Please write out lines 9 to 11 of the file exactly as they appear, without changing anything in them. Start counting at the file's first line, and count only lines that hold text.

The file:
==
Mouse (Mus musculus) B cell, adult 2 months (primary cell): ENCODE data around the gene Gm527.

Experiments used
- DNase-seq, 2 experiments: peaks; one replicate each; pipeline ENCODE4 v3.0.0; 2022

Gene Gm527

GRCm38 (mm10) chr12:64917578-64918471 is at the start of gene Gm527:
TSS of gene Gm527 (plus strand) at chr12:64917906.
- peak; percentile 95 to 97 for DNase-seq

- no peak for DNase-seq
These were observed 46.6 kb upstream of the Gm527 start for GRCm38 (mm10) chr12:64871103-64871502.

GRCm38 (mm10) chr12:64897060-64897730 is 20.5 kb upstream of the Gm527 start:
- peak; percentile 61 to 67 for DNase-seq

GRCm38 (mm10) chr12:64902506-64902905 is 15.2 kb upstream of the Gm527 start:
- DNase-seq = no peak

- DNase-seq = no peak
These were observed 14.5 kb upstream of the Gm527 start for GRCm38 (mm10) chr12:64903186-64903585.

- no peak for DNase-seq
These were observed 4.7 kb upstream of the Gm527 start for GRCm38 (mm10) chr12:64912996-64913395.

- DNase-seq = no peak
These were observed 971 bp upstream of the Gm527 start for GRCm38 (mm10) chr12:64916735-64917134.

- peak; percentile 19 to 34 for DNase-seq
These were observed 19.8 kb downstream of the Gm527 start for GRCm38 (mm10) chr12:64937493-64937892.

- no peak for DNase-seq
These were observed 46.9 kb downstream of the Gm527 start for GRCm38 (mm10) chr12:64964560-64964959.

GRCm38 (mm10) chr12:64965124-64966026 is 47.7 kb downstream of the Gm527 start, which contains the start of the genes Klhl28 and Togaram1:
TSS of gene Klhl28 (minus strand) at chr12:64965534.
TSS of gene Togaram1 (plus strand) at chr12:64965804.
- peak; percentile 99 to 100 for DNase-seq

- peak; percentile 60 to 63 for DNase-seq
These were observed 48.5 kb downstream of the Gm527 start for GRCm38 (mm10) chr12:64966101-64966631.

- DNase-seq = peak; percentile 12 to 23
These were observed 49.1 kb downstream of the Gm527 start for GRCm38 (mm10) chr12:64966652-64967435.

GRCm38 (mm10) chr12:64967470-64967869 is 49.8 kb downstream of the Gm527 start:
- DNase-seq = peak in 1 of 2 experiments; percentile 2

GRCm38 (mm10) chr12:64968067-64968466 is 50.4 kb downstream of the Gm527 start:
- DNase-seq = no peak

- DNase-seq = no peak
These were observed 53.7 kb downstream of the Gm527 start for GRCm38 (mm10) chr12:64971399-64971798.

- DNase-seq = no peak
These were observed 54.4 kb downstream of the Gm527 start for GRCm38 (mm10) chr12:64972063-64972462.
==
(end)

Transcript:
These were observed 46.6 kb upstream of the Gm527 start for GRCm38 (mm10) chr12:64871103-64871502.

GRCm38 (mm10) chr12:64897060-64897730 is 20.5 kb upstream of the Gm527 start:
- peak; percentile 61 to 67 for DNase-seq